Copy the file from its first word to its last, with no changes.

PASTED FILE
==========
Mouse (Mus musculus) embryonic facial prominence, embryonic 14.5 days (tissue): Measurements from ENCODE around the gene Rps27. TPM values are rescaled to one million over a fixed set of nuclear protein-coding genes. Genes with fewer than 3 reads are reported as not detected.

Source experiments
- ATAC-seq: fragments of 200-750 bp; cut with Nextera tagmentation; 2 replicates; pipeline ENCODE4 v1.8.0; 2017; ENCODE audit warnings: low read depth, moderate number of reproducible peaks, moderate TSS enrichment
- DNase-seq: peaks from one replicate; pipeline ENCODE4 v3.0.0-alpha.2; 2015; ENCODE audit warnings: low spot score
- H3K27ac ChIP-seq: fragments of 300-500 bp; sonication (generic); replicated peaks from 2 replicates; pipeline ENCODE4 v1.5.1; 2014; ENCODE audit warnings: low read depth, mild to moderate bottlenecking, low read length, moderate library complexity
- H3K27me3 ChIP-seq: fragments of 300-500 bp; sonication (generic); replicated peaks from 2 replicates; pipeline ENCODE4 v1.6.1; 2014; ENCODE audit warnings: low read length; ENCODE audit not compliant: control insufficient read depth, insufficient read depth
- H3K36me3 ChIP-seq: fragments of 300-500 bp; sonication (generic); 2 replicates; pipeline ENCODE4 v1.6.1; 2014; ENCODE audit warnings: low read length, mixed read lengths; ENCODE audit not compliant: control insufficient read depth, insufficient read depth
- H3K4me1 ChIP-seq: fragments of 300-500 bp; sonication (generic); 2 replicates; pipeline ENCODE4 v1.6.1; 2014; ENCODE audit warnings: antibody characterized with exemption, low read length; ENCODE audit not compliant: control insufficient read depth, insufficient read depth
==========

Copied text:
Mouse (Mus musculus) embryonic facial prominence, embryonic 14.5 days (tissue): Measurements from ENCODE around the gene Rps27. TPM values are rescaled to one million over a fixed set of nuclear protein-coding genes. Genes with fewer than 3 reads are reported as not detected.

Source experiments
- ATAC-seq: fragments of 200-750 bp; cut with Nextera tagmentation; 2 replicates; pipeline ENCODE4 v1.8.0; 2017; ENCODE audit warnings: low read depth, moderate number of reproducible peaks, moderate TSS enrichment
- DNase-seq: peaks from one replicate; pipeline ENCODE4 v3.0.0-alpha.2; 2015; ENCODE audit warnings: low spot score
- H3K27ac ChIP-seq: fragments of 300-500 bp; sonication (generic); replicated peaks from 2 replicates; pipeline ENCODE4 v1.5.1; 2014; ENCODE audit warnings: low read depth, mild to moderate bottlenecking, low read length, moderate library complexity
- H3K27me3 ChIP-seq: fragments of 300-500 bp; sonication (generic); replicated peaks from 2 replicates; pipeline ENCODE4 v1.6.1; 2014; ENCODE audit warnings: low read length; ENCODE audit not compliant: control insufficient read depth, insufficient read depth
- H3K36me3 ChIP-seq: fragments of 300-500 bp; sonication (generic); 2 replicates; pipeline ENCODE4 v1.6.1; 2014; ENCODE audit warnings: low read length, mixed read lengths; ENCODE audit not compliant: control insufficient read depth, insufficient read depth
- H3K4me1 ChIP-seq: fragments of 300-500 bp; sonication (generic); 2 replicates; pipeline ENCODE4 v1.6.1; 2014; ENCODE audit warnings: antibody characterized with exemption, low read length; ENCODE audit not compliant: control insufficient read depth, insufficient read depth